The Snatch is the first of Bill Pronzini's "Nameless Detective" novels. When he meets another character, instead of saying his name, the detective narrates, "We introduced ourselves." And throughout the novel, no one addresses him by name.
This would seem like a tactical error. Readers are loyal to detectives such as Kinsey Millhone, Harry Bosch, Jessica Fletcher, Sherlock Holmes, and so on. But though he lacks a name, reader's have been faithful to Pronizini's detective. He has published 46 nameless detective novels since 1971.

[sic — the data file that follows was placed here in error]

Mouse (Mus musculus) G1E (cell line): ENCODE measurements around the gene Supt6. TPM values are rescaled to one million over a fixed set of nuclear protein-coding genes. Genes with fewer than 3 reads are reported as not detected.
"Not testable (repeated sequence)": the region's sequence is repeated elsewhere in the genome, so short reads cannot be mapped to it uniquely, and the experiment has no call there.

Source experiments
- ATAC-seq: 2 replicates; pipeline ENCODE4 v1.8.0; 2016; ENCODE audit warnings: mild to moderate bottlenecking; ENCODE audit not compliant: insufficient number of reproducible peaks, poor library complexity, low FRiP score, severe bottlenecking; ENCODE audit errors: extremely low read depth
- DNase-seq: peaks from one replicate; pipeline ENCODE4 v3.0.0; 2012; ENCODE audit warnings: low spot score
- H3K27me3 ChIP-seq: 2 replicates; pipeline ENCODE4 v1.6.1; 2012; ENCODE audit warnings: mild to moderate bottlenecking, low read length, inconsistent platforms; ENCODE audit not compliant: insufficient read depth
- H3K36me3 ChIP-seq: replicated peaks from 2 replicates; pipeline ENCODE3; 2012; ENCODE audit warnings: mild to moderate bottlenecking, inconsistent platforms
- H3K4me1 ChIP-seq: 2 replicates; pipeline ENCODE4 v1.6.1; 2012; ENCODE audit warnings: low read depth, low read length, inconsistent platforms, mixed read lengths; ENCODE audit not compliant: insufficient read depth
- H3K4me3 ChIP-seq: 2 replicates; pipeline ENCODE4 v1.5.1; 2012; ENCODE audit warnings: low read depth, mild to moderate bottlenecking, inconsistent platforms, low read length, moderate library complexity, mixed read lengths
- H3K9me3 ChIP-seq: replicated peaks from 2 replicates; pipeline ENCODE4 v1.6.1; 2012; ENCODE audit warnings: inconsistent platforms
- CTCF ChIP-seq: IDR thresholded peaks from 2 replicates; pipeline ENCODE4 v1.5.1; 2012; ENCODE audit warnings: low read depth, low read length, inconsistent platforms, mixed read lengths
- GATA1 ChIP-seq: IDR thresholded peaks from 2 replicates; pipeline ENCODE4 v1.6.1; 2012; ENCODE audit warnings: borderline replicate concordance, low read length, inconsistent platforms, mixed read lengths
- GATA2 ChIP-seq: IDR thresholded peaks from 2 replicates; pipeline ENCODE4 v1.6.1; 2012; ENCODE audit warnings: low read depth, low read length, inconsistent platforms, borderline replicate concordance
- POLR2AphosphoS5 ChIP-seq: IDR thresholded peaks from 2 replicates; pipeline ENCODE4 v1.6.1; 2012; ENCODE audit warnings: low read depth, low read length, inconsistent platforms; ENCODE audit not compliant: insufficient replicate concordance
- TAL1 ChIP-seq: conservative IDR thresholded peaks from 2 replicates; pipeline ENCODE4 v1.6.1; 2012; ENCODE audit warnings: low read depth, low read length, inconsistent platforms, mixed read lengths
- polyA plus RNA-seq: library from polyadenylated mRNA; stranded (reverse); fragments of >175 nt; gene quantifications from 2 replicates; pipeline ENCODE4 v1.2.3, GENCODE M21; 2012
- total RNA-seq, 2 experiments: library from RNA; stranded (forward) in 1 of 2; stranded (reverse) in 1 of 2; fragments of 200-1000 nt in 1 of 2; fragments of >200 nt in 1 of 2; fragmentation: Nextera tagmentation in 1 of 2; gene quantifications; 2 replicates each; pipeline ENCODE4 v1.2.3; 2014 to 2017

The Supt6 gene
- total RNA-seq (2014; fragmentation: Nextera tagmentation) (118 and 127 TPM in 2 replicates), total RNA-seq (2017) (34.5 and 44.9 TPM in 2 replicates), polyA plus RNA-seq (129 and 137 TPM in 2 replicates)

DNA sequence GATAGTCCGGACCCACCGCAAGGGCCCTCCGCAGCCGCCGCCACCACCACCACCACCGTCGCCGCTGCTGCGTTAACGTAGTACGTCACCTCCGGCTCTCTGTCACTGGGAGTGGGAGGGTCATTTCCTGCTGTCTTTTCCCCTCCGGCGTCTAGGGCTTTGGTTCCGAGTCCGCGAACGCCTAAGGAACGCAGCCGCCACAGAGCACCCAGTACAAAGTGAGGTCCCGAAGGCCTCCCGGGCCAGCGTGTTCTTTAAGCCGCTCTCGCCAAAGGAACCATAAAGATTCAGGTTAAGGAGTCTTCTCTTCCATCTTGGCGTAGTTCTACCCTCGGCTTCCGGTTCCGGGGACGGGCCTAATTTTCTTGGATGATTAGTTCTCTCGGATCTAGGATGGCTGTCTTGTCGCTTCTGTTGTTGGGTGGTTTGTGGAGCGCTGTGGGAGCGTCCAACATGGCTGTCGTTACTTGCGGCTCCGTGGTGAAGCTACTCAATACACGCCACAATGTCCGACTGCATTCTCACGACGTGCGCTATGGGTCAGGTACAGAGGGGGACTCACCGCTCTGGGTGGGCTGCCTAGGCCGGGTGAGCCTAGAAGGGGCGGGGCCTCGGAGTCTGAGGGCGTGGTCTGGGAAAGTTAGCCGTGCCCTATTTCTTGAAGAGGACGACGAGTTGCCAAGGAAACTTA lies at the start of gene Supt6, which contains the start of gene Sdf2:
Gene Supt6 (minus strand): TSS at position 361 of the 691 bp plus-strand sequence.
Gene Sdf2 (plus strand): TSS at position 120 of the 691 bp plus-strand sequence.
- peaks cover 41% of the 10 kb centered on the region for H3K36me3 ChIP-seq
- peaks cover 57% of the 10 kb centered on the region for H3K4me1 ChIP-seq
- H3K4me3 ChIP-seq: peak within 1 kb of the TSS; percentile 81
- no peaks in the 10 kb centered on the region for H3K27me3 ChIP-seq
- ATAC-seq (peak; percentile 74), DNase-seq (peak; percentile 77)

"Nameless" is in many ways a mainstream American hard-boiled private eye. He struggles with addiction (cigarettes), fails in his relationship with the woman in his life, and is idealistic about his profession.
Mostly, I think, "Nameless" has lasted because Pronzini tells a good story. He had me guessing about who committed the kidnapping referred to in the title. And he creates a realistic feel for San Francisco, where the story is set.